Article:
The key question has to do with why you are reading these books. If you were reading them to glory in the violence or to focus on and take pleasure in the sexual descriptions, then that would certainly be a concern.
Q. I enjoy reading murder mysteries. I like seeing how the detectives work through the clues to solve their cases. Many of these stories contain graphic violence and sexual elements in these crimes.
Is it a serious sin to read these types of stories? (When I ponder this, I recall that even the Old Testament has very similar instances.) (Wichita, Kansas)
A. I suspect, by the fact that you even raise the question, that you are committing no sin in reading murder mysteries. The key question has to do with why you are reading these books. If you were reading them to glory in the violence or to focus on and take pleasure in the sexual descriptions, then that would certainly be a concern.
But you have told me that your interest, instead, is to guess and observe how the detectives will weigh the clues. Here is what you might do: If you are unsure about your motives in reading such mysteries, you might consult with a priest or a spiritual counselor to help you sort that out. But my guess would be that you are doing nothing wrong.
Q. How is one to accept the story of Adam and Eve, if one believes in evolution? (Louisville, Kentucky)
A. There is no conflict between the biblical story of Adam and Eve and the acceptance of the scientific theory of evolution. The first human bodies may well have been the product of the ordinary evolutionary process. But a Catholic is compelled to believe that the first human souls were created directly by God.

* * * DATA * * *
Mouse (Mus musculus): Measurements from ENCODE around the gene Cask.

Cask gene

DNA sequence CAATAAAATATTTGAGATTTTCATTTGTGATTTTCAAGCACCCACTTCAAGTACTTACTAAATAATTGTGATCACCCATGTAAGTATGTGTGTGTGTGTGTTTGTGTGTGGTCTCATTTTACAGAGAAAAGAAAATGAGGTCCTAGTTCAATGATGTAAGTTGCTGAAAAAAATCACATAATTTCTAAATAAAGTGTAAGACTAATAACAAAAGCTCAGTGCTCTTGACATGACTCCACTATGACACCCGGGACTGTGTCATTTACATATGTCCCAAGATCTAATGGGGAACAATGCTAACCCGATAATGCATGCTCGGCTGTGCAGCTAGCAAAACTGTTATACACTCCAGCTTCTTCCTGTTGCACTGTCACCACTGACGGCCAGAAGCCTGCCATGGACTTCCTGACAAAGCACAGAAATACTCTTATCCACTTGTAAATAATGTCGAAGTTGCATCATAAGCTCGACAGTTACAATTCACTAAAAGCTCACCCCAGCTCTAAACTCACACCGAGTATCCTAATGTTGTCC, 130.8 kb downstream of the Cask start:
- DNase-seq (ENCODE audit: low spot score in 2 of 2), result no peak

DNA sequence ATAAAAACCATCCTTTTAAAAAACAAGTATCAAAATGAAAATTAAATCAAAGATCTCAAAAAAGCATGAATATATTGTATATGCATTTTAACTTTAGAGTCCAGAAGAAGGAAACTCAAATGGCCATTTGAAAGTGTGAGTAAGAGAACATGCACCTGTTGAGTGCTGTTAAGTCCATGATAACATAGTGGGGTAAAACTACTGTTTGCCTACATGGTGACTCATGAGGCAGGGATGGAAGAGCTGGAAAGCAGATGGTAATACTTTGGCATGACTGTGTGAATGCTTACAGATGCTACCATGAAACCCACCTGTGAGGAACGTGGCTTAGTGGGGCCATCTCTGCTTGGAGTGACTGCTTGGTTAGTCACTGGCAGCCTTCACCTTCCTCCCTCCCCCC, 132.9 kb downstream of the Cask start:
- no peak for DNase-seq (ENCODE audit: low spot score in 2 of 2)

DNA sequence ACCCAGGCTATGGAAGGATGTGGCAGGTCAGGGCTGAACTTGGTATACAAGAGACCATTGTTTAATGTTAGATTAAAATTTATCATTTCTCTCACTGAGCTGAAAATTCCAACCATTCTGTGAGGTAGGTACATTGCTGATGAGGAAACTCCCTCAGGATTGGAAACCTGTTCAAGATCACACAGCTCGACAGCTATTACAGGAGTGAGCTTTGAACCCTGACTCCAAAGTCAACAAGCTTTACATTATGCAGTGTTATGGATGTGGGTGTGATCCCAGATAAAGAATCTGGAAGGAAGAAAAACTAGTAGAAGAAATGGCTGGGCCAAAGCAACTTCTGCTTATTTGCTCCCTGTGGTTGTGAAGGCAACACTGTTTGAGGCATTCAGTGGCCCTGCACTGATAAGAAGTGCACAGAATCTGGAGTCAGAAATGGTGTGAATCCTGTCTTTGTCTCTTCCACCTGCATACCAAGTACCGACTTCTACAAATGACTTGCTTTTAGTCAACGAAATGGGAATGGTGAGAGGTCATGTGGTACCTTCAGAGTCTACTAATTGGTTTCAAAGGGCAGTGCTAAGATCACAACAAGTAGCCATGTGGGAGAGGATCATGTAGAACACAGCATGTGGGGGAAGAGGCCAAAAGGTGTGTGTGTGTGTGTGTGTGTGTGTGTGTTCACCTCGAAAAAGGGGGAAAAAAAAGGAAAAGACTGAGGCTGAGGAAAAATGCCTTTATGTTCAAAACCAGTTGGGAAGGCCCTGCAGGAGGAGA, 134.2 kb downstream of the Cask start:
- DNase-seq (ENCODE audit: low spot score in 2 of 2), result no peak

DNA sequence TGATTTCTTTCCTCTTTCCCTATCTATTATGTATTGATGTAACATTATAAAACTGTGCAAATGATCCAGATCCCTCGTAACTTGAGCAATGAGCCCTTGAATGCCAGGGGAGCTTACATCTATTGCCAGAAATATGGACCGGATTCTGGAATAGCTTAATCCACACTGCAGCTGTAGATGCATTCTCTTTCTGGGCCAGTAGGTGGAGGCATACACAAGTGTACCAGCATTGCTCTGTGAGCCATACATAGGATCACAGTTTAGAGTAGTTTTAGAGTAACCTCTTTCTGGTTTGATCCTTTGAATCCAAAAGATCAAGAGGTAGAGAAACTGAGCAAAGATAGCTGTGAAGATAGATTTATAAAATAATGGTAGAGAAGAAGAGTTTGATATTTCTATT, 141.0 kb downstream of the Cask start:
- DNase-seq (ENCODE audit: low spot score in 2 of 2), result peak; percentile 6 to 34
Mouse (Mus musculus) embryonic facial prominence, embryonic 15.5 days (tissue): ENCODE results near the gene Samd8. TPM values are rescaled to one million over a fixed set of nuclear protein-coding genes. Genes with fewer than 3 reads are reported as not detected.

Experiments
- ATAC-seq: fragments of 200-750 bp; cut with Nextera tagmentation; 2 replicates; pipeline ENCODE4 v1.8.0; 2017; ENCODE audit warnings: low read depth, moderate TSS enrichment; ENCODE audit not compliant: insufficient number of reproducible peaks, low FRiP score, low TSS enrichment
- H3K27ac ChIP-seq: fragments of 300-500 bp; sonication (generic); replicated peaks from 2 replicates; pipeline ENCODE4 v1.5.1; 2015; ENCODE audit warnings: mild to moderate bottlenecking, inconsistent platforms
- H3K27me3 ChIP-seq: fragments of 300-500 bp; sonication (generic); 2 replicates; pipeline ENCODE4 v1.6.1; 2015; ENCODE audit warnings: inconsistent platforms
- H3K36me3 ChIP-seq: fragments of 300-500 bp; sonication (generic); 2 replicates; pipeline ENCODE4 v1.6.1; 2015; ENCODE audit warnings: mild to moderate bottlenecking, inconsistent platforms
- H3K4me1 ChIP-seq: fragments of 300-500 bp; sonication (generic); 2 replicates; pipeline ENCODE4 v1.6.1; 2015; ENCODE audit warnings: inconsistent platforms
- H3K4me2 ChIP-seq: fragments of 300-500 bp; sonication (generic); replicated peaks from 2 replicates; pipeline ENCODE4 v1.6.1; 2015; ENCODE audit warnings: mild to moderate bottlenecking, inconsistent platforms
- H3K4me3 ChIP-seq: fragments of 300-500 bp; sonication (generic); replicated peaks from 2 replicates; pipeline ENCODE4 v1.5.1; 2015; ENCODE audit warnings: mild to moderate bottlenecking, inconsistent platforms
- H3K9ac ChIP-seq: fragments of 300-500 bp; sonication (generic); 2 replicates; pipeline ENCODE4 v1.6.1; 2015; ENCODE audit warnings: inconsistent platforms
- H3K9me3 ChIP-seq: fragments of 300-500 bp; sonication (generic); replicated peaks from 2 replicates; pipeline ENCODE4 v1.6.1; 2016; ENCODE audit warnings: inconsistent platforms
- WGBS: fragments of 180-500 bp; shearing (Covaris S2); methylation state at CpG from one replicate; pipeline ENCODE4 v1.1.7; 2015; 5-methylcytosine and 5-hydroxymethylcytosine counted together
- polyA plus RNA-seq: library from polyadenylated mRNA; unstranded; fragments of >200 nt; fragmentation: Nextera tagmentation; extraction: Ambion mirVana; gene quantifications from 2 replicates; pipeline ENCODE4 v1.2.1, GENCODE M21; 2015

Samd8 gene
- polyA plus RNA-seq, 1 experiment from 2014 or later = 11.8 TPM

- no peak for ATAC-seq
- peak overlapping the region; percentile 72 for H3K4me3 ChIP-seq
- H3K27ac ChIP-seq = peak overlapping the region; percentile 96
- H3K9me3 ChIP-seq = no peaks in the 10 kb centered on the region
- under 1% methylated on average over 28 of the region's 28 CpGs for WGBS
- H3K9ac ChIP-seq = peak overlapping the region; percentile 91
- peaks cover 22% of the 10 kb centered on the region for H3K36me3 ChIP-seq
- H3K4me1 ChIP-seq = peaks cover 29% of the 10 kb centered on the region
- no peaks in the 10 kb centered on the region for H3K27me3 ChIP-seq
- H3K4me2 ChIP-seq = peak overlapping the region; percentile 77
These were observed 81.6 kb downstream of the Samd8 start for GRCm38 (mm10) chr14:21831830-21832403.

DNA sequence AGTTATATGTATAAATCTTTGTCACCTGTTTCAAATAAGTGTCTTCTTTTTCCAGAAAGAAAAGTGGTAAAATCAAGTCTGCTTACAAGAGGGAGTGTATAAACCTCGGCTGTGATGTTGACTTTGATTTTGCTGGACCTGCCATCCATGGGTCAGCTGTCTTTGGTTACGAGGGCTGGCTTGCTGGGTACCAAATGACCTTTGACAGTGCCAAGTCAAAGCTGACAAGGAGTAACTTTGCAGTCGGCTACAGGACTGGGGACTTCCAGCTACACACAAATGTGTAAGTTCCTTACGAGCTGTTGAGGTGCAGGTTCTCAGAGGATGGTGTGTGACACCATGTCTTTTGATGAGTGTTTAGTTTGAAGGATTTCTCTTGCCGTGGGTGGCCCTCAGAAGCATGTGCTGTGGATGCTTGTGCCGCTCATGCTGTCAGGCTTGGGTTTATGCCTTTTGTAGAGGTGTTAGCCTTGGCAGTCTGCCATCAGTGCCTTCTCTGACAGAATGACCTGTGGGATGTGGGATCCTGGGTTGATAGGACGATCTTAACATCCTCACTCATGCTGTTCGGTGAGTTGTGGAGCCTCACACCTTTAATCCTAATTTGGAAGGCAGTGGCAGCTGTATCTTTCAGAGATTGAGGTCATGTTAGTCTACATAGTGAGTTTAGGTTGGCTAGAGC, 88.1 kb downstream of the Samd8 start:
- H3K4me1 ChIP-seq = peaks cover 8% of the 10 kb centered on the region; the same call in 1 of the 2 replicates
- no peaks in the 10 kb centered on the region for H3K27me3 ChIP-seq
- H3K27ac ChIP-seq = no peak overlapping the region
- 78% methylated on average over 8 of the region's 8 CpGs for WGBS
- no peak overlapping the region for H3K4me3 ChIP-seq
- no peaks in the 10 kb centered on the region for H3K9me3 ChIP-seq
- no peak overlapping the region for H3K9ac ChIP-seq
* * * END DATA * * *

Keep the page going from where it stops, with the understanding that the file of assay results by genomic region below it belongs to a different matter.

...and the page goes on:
So, concerning biological evolution, the Church does not have an official position on whether various life forms developed over the course of time. But if that was the case, then they did so under the impetus and the guidance of God. Furthermore, the observation of Pope Pius XII in his 1950 encyclical "Humani Generis" still carries weight:
"The faithful cannot embrace that opinion which maintains that . . . Adam represents a certain number of first parents. Now it is in no way apparent how such an opinion can be reconciled with that which . . . The documents of the teaching authority of the Church propose with regard to original sin, which proceeds from a sin actually committed by an individual Adam."
And so the Catechism of the Catholic Church says: "The account of the fall in Genesis 3 uses figurative language, but affirms a primeval event, a deed that took place at the beginning of the history of man. Revelation gives us the certainty of faith that the whole of human history is marked by the original fault freely committed by our first parents" (No. 390).
- Father Kenneth Doyle is a columnist for Catholic News Service
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